Superficially, one might be tempted to interpret the outcome of the U.K.’s Brexit referendum as a liberating force, potentially freeing the Cayman Islands and the other United Kingdom Overseas Territories from the reach of the EU. This narrow view, however, ignores, amongst other things, that many of the EU’s objectives are shared by other international organizations with whom the Cayman Islands will continue to engage. Having initially resisted the first foray into the sharing of tax information that was the EUSD, the Cayman Islands has latterly embraced the OECD’s global agenda in this regard and a policy of active engagement has, for the most part, proved beneficial for the Cayman Islands. Certainly, it would be naive to think that any impending departure from the EU by the U.K. will herald mass renegotiations of the many tax information exchange agreements entered into by the Cayman Islands in recent years, or a reneging by the Cayman Islands of its commitment to adopt the OECD’s biggest and boldest tax sharing initiative to date, the common reporting standard.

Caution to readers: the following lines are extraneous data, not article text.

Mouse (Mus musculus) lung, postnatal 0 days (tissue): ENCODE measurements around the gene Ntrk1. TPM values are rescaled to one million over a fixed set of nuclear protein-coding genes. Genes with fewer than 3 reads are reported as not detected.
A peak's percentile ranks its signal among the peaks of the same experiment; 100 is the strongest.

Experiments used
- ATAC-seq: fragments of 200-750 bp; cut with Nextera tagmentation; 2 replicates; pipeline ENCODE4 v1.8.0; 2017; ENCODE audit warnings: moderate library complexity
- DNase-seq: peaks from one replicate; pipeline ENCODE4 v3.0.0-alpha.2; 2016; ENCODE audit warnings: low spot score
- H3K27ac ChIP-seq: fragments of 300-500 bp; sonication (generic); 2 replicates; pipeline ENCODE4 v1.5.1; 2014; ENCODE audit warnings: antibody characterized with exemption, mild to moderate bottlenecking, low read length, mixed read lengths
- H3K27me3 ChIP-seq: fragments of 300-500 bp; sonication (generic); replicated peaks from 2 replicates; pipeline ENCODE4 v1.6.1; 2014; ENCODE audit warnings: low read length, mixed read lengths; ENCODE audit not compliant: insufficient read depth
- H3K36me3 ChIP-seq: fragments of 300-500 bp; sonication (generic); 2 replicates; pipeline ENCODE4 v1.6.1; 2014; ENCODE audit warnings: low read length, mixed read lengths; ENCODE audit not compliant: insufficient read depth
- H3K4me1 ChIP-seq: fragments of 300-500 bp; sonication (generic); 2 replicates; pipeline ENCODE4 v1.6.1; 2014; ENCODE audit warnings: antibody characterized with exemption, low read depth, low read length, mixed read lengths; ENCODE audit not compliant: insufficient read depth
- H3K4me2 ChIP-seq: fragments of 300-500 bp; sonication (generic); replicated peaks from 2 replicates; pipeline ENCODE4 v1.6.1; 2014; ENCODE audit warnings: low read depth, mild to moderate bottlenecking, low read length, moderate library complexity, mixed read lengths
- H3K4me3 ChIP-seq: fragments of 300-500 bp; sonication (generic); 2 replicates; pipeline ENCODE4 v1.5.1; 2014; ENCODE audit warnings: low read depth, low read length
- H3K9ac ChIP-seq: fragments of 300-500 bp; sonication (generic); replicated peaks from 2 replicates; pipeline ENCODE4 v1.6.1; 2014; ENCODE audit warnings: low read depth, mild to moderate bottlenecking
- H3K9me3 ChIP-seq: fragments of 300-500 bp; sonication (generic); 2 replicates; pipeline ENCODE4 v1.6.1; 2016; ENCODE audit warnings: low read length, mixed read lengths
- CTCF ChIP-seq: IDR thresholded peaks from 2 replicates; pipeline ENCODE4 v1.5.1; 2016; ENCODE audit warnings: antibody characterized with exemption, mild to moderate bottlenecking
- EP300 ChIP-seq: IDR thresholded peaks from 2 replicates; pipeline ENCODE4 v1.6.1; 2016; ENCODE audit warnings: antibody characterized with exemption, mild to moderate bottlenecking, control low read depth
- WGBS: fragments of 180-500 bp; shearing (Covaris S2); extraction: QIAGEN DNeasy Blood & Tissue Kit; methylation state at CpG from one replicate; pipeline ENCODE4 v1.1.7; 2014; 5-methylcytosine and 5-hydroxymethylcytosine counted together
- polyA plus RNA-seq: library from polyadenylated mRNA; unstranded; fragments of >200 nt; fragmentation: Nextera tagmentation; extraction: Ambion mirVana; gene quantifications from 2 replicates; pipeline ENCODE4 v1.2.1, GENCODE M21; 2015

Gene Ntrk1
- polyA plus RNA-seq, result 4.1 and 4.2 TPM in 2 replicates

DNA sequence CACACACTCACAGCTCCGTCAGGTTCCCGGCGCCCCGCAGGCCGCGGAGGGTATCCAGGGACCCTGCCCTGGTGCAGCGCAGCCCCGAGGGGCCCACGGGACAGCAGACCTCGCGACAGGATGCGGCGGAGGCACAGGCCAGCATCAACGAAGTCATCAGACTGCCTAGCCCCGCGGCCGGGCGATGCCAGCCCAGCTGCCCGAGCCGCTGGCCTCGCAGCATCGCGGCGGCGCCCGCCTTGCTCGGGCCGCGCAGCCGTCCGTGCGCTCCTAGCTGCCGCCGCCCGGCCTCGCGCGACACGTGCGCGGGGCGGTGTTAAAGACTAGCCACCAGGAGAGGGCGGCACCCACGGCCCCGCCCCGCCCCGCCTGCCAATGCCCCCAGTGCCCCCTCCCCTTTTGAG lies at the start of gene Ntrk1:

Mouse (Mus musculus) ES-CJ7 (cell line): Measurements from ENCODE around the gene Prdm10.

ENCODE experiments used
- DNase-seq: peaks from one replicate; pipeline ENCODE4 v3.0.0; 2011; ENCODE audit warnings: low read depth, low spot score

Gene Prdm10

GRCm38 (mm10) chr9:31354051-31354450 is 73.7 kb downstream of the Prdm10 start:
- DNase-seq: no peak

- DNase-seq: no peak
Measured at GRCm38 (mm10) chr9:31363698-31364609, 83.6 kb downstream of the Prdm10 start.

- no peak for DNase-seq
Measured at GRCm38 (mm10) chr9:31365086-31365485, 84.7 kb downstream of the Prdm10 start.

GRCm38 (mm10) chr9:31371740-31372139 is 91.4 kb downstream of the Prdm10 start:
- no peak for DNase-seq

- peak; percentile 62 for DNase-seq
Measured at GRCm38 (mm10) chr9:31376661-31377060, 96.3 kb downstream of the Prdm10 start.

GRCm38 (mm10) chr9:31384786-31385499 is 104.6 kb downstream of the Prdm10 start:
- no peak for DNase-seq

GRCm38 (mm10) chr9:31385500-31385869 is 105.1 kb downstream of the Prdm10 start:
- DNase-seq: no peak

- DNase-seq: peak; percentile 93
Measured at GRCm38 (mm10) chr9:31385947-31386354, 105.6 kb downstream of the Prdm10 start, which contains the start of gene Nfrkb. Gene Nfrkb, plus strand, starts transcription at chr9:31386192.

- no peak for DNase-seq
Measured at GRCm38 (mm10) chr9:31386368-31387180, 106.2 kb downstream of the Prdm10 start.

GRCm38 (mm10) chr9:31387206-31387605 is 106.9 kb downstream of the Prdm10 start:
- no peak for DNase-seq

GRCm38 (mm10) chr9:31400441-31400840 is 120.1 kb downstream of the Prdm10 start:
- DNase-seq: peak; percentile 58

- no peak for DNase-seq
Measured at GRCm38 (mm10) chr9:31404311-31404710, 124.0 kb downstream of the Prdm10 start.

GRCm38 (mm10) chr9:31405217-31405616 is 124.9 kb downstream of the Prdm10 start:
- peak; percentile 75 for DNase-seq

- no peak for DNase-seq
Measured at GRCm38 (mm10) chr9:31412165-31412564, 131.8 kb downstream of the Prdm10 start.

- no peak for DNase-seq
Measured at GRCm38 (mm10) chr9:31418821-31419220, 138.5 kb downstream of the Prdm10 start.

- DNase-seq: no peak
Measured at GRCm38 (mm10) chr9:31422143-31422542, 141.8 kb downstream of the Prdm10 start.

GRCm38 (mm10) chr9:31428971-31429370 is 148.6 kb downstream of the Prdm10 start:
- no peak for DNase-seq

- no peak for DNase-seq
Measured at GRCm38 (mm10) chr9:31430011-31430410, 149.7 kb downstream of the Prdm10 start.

A more considered analysis of the decision of the EU Court of First Instance reveals that the judgment is instructive as to the nuances of the relationship between the Cayman Islands and the EU and the U.K.’s crucial role as the intermediary between the two. At a time when the playbook appears to have been tossed away and there is massive uncertainty as to what the U.K. will do next in terms of Brexit, let alone what effect this may have on the U.K. overseas territories, any instruction is most welcome. So, if there is a lesson still to be learnt from the approach taken by the EU court, it is that the Cayman Islands can be impacted by the U.K.’s interests as manifested in the U.K.’s interactions with the EU.